The ii-V-I progression is the stalwart of the jazz idiom. About 80-90% of all Jazz and American Songbook classics are comprised mostly, if not solely, of ii-V-I progressions. Any beginning jazz player should therefore have a strong understanding of the progression itself, as well as the ability to play the progression anywhere on the fretboard. In this lesson, we’ll explore the ii-V-I progression and it’s many uses and iterations.
If you’re not familiar with chord notation, I’ve provided a diagram that illustrates how the chords are named.
In diatonic harmony, Roman numerals are used to describe the number and quality of a given chord. Upper case numerals are used for Major chords, while lower case are used for minor. A minor chord with a small circle is used for diminished chords, while upper case with a plus sign is used for augmented. For our purposes here, you won’t need to know these inside and out, This is more of just a way to understand where ii-V-I comes from and what the actual notation means. in a ii-V-I, the lower case ii denotes a minor chord starting on the second degree of a major scale, the upper case V denotes a major chord starting on the 5th degree of a major scale and the upper case I denotes a major chord starting on the 1st degree of a major scale.
If you’ve spent any time learning about chord progressions, it’s a good bet you’ve seen IV-V-I at some point. For example, Fmaj – Gmaj – Cmaj represents IV-V-I. Without knowing it, you’ve actually played something very similar to a ii-V-I. ii-V-I and IV-V-I are actually functionally the same progression. They both represent a sub-dominant, dominant, tonic functionality that is the backbone of diatonic harmony. In fact, Dm7 is actually just Fmaj with D in the bass. Think of tonic as the resting place, where things feel settled (I chord). Dominant (V) is where the tension happens and promotes the feeling of a need for resolution. Sub-dominant is a little more nebulous, but for all intensive purposes, it’s the chord that leads us to the dominant.
In jazz, we usually use 7th chords and extensions so a more accurate notation would be ii7-V7-I7. Let’s checkout some basic versions of a ii7-V7-I7 progression. I’ve provided 3 different versions in 3 different keys.
If you look at the first diagram I provided above, you’ll see that in a minor key the ii chord is diminished and the I chord becomes minor. With extensions this becomes ii7b5-V7-i7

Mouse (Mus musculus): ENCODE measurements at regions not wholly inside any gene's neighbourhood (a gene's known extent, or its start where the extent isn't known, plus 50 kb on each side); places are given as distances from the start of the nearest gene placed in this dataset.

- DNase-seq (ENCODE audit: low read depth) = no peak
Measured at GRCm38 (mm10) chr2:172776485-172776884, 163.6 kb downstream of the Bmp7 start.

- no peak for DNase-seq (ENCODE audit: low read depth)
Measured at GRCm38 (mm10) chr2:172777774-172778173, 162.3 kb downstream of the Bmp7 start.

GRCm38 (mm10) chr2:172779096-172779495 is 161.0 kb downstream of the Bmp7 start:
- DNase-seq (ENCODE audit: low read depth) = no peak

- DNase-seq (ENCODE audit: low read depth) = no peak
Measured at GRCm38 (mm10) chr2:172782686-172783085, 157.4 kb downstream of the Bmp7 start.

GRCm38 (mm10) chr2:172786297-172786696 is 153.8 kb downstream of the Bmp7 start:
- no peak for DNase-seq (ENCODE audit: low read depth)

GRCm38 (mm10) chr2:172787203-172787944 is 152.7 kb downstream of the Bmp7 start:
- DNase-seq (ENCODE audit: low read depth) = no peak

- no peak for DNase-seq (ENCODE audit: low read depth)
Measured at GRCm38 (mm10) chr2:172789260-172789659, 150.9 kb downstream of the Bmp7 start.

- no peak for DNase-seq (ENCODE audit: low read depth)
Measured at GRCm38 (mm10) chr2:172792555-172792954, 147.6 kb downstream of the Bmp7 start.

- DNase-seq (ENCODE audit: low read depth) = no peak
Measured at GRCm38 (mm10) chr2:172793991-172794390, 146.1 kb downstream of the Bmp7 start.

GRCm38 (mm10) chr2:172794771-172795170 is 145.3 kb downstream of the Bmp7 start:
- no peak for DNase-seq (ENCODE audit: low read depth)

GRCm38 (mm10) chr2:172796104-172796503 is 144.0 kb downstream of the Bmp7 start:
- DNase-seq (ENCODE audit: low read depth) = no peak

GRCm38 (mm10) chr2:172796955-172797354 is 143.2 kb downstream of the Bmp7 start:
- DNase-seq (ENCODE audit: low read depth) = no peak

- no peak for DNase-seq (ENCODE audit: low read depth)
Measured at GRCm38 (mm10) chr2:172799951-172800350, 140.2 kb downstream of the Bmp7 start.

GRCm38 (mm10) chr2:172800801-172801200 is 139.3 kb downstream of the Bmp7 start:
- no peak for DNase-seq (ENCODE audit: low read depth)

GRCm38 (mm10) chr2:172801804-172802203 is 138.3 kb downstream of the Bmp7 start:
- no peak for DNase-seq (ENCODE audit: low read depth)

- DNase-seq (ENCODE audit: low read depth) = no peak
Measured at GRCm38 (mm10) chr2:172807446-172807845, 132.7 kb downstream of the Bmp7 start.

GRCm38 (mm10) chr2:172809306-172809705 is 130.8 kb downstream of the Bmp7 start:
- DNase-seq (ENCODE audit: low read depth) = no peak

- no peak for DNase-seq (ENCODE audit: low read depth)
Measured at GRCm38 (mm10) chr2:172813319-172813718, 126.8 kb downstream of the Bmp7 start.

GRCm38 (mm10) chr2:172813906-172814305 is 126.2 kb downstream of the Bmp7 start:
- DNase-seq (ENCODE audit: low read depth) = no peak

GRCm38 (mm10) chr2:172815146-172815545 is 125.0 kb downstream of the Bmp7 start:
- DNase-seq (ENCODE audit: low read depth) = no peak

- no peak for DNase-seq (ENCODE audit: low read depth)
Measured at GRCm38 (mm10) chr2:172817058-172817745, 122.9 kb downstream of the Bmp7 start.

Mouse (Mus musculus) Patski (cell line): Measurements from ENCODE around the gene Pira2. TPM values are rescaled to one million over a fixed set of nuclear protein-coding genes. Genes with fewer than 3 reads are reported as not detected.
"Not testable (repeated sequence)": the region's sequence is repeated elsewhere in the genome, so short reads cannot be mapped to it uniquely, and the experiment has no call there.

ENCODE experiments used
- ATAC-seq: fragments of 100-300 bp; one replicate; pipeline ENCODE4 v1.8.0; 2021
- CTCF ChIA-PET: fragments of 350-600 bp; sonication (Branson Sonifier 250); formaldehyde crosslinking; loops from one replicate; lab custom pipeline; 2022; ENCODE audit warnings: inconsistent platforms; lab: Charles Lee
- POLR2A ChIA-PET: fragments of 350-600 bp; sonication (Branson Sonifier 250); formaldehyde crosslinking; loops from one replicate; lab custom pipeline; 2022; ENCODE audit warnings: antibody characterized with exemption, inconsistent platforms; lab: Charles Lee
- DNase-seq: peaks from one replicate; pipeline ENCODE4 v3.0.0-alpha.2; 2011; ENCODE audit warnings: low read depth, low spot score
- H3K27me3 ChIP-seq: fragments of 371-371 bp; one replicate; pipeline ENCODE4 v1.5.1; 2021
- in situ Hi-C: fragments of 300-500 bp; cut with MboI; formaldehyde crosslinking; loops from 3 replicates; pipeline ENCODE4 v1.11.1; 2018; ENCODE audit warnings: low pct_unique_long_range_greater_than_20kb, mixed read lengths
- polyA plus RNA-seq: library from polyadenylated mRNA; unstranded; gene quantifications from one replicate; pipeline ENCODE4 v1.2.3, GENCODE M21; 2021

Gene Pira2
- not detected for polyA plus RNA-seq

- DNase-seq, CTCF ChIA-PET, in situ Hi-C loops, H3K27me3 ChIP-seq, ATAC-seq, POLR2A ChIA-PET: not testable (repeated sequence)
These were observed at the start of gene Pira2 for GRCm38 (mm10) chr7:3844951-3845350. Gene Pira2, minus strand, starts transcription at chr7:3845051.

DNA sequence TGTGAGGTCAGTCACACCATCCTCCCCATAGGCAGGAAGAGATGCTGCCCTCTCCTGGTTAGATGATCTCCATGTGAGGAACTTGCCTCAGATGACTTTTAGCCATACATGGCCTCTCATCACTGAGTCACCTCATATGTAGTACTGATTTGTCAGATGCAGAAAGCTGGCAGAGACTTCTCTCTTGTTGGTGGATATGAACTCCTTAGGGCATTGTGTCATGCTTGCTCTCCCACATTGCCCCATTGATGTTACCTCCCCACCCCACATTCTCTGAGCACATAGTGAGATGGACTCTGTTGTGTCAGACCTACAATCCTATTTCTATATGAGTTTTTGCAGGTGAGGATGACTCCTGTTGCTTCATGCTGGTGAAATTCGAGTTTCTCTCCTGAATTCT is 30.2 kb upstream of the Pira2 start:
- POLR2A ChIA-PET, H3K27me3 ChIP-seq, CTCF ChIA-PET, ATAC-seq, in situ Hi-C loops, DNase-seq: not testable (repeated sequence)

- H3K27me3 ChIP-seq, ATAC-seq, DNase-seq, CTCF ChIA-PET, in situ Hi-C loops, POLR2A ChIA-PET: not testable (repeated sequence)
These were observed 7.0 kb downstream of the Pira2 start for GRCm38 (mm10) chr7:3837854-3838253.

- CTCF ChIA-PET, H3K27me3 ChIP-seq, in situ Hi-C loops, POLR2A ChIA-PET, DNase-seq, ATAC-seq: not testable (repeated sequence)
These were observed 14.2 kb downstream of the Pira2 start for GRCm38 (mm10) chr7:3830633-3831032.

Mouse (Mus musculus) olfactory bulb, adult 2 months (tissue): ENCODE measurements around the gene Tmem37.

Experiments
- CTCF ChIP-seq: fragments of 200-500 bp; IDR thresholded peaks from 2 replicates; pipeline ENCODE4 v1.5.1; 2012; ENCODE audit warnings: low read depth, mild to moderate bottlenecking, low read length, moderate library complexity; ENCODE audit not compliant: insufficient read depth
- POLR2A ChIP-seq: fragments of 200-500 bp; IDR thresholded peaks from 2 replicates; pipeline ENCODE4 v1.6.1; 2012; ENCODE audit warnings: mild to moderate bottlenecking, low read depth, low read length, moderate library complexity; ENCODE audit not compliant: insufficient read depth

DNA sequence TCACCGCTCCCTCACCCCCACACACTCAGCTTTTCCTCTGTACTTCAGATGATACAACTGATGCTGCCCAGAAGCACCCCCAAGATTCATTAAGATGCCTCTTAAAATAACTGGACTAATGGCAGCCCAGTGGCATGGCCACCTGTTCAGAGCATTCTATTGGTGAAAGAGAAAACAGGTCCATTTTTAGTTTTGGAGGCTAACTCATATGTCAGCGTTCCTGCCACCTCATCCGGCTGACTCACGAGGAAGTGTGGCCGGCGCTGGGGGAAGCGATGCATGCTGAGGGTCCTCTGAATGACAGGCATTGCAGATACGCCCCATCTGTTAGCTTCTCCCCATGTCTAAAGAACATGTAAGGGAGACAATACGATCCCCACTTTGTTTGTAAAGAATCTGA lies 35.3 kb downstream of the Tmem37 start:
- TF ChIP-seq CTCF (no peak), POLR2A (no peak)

Here are the same examples above played in Minor.
Note: In minor, We change the minor v to V7 to follow the sub-dominant, dominant, tonic functionality of the progression. This way we form the tension and release that’s needed to create “movement” and resolution in the progression. In a natural minor key there is no major 7 or “leading tone” so it’s added to create the tension needed to resolve to the tonic. Hence, in Cmin the V chord is Gmin. In order to have a leading tone (in this case B natural) we change Gmin to Gmaj. G-Bb-D becomes G-B-D.
Now let’s look at the same chords with some added colors:
X 3 3 3 4 X
1 X 1 2 3 X
X 1 0 2 1 X
5 X 5 5 5 7
X 5 4 5 4 6
3 X 4 4 3 5
X X 3 5 4 4
6 X 6 7 7 6
X X 1 3 3 3
X 3 4 3 4 X
1 0 1 1 X X
X 1 3 0 2 X
5 X 5 5 4 X
X 6 6 5 3 X
3 X 2 3 3 X
X X 3 4 4 4
6 X 6 7 7 9
X X 1 3 3 2
You’ll notice here that the V chord is where most of the chord alteration happens. This is the bread and butter of jazz. The V chord, as I described before, has a dominant function. It characterizes the key as well as creating the tension that ultimately resolves to the tonic chord. Jazz players love the dominant chord because they can use alterations like b9 #11 and b13 and then resolve it nicely to the home or tonic chord. The more you play these chords and familiarize yourself with the sound, the more you’ll recognize the progressions in your favorite jazz records. There is a discernible cadence to the progression, and heard enough times, ii-V-I becomes very apparent. Try to adapt these chords to other keys and see if you can play the same voicings in different places on the guitar neck. Happy playing!